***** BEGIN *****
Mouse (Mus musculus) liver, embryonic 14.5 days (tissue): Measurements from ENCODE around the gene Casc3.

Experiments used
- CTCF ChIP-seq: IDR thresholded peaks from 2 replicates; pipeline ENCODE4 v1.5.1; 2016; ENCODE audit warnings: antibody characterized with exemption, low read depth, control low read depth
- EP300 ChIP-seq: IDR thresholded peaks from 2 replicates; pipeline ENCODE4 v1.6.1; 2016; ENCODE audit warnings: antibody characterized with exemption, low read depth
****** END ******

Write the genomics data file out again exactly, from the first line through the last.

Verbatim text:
Mouse (Mus musculus) liver, embryonic 14.5 days (tissue): Measurements from ENCODE around the gene Casc3.

Experiments used
- CTCF ChIP-seq: IDR thresholded peaks from 2 replicates; pipeline ENCODE4 v1.5.1; 2016; ENCODE audit warnings: antibody characterized with exemption, low read depth, control low read depth
- EP300 ChIP-seq: IDR thresholded peaks from 2 replicates; pipeline ENCODE4 v1.6.1; 2016; ENCODE audit warnings: antibody characterized with exemption, low read depth